Basics of Preventive Care for Pigeons and Doves
Providing your bird with a good diet, adequate sunlight (unfiltered by glass), and sufficient space and opportunity for exercise are the basics of insuring good health for your pigeons or doves. In addition to this, monitoring your birds’ weight with a gram scale and preventive care against parasites and canker (trichomoniasis) are a necessary part of keeping your birds feeling their best. The type and frequency of preventive care that is appropriate for your bird will depend on its living situation and should be determined in partnership with your trusted avian vet.
Pigeons and doves are both prone to developing canker, and I recommend treating for it a minimum of twice per year, even if there are no visible signs that canker is present. Trichomonads (the organisms that cause canker) are normal inhabitants of the digestive tracts of pigeons and doves, and even minor stresses such as molting or egg laying can allow for them to develop into a disease-causing state.
Common treatments for canker include Metronidazole, Ronidazole, Spartrix (Carnidazole), Seconidazole , and Dimetridazole (Emtryl.) Combination medications such as Ronsec (Ronidazole/Secnidazole) are particularly effective against difficult-to-treat canker strains. These products can be purchased online from trusted pigeon supply stores such as Jedds.
I recommend that you keep two different canker treatments on hand, and rotate their use, so that resistance does not develop. Birds that have depressed immune systems or who have a history of severe canker may require more frequent preventive treatment.
An often-overlooked aspect of avian health care is the prevention of parasites. Any bird that lives outdoors, or has frequent introduction to other birds, should be treated for parasites regularly. I highly recommend a product called Moxidectin Plus, which treats for all the commonly found worms in pigeons and doves, as well as treating for mites and biting flies. For outdoor birds, I would suggest using this product three times a year. Indoor birds can be treated initially, and unless they have contact with a source potential source of infection, generally do not need to be treated again.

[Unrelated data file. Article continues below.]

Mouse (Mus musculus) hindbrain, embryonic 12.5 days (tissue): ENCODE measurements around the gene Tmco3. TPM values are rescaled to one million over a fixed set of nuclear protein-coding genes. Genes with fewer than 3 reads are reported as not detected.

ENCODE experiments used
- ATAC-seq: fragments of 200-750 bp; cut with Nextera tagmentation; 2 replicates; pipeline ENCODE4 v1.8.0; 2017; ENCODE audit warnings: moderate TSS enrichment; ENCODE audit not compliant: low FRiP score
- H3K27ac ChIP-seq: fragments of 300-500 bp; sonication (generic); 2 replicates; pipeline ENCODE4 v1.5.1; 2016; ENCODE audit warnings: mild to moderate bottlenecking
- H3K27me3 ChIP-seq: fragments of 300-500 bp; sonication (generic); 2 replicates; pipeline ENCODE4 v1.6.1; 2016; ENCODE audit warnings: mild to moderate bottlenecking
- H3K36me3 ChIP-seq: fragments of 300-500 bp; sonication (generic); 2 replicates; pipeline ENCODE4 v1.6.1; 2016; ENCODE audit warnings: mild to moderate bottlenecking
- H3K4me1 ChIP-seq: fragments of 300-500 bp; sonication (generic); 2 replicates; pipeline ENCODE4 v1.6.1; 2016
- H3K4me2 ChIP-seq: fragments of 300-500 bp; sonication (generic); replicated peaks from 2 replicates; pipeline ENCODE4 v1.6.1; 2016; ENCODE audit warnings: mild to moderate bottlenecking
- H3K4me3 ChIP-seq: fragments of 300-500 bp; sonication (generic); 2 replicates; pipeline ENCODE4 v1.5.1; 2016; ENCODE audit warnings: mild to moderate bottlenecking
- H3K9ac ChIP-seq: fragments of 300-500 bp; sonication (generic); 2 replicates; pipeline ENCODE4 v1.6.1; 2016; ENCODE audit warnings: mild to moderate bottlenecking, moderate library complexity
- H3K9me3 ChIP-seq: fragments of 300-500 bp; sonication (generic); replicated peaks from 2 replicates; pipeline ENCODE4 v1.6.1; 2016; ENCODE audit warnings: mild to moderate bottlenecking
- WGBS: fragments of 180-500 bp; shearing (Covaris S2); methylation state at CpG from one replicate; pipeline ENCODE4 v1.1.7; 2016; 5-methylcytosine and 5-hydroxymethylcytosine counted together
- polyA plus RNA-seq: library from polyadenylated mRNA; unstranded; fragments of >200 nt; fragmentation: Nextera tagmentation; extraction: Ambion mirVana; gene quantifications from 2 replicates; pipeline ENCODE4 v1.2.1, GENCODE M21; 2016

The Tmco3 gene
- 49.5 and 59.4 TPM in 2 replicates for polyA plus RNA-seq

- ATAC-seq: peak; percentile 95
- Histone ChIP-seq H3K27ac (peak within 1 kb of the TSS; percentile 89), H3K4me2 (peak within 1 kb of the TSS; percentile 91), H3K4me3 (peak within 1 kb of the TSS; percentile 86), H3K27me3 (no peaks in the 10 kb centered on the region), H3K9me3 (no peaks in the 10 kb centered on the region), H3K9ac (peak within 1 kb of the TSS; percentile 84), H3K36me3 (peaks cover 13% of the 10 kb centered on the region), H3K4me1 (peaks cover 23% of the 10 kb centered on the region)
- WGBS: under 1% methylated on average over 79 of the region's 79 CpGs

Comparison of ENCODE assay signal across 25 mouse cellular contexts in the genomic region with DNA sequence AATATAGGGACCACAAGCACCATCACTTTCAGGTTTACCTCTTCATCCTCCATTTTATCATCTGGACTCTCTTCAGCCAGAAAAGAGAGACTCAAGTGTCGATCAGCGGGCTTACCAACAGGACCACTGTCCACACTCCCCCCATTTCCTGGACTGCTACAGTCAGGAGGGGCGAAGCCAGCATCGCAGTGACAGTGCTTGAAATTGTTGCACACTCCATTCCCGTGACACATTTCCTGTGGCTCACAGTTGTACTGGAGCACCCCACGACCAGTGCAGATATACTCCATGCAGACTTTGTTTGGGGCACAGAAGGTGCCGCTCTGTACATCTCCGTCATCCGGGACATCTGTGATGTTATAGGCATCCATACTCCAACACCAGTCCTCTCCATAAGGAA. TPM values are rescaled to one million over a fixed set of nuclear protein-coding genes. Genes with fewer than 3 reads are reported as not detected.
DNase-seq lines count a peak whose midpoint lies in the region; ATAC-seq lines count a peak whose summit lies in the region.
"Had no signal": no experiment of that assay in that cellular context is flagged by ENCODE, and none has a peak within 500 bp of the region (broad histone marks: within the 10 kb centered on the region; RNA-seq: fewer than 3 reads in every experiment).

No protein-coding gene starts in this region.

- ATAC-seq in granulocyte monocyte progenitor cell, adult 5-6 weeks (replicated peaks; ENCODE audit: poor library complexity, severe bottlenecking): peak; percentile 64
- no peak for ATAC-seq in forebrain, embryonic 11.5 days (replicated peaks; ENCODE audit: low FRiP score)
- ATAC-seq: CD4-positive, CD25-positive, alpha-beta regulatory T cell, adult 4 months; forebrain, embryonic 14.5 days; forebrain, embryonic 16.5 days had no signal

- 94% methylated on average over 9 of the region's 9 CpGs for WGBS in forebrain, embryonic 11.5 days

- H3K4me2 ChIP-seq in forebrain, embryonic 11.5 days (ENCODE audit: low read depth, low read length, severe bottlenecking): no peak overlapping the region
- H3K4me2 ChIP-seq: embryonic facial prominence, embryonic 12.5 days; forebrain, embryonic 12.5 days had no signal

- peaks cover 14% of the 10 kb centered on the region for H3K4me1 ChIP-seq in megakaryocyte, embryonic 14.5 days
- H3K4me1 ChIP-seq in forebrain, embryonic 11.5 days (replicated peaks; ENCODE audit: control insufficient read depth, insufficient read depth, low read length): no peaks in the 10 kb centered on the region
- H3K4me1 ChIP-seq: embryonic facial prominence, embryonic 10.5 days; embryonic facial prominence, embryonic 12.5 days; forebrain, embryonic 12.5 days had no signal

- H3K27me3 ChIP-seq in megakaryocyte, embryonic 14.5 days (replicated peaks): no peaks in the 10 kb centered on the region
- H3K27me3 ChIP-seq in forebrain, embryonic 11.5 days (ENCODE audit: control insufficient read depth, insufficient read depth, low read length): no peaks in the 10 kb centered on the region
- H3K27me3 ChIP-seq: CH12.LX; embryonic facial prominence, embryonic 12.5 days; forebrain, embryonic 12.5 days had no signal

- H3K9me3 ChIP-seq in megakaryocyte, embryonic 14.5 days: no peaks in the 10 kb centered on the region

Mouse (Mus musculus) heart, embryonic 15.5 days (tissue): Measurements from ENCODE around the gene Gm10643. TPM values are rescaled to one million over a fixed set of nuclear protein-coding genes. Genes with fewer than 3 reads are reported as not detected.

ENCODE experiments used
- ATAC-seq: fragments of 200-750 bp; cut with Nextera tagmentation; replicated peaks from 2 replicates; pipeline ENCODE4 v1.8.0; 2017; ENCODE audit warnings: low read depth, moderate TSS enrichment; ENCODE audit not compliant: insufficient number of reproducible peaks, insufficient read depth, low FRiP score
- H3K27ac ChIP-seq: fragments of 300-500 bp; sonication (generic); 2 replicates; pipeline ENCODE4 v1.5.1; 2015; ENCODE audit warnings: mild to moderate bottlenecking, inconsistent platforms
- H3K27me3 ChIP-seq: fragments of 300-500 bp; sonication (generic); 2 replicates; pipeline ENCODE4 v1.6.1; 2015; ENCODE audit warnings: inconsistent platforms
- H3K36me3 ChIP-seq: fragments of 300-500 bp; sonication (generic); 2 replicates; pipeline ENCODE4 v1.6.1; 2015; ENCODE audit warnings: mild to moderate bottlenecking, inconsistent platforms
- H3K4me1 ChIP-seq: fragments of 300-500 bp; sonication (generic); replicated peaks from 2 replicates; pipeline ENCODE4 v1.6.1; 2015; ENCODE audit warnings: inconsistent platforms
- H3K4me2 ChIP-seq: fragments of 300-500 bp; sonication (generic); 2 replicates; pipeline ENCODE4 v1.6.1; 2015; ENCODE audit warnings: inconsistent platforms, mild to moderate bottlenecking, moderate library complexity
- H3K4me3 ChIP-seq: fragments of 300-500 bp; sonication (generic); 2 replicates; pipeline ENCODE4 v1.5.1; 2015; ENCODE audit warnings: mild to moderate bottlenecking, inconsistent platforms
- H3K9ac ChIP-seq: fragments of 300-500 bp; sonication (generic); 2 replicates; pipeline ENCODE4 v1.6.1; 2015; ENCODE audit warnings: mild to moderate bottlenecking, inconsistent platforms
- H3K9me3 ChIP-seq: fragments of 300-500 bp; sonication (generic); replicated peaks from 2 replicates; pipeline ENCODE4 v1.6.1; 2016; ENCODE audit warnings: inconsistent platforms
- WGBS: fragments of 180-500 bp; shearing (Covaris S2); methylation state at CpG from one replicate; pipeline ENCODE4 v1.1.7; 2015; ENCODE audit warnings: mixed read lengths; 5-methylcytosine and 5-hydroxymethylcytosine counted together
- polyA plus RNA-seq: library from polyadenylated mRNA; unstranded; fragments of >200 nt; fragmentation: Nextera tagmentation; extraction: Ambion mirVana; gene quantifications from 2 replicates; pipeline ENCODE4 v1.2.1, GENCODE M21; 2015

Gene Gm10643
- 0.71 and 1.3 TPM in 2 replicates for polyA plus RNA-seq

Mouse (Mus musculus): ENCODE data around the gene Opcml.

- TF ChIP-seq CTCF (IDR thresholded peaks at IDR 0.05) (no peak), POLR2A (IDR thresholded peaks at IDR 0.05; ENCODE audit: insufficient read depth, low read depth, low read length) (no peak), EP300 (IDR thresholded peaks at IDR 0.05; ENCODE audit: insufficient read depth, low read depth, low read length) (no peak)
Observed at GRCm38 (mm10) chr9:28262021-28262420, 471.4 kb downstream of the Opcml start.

Even indoor birds, however, can become hosts to mites, or to the very common feather louse. Moxidectin Plus will not eliminate feather lice, as they do not feed on the bird’s blood, but rather on it’s feathers. Regular spraying with mite spray for birds (I use Scalex) will help keep feather lice from becoming a problem. I generally spray my birds once a month, and spray their housing down each time that I thoroughly clean their cages.
Ideally, when treating for either canker of parasites, each bird will be treated individually, and the medication dose will be calculated by the bird’s weight. However, when an entire flock needs to be treated, this is sometimes difficult. Metronidazole, Ronidazole, and Moxidectin Plus are all available in a water-soluble form that can be added to the drinking water when treating multiple birds at once. It is best to avoid water-based treatment in extremely warm weather, when the birds may drink more water than they normally would.
Regular baths also help to keep feather parasites at bay, and the addition of avian bath salts to the bath water will leave your birds happy, soft, and smelling lovely. One of my favorite brands is Dr. Pigeon’s.
By Zoe Martell, Palomacy Volunteer Bird Health Care Coordinator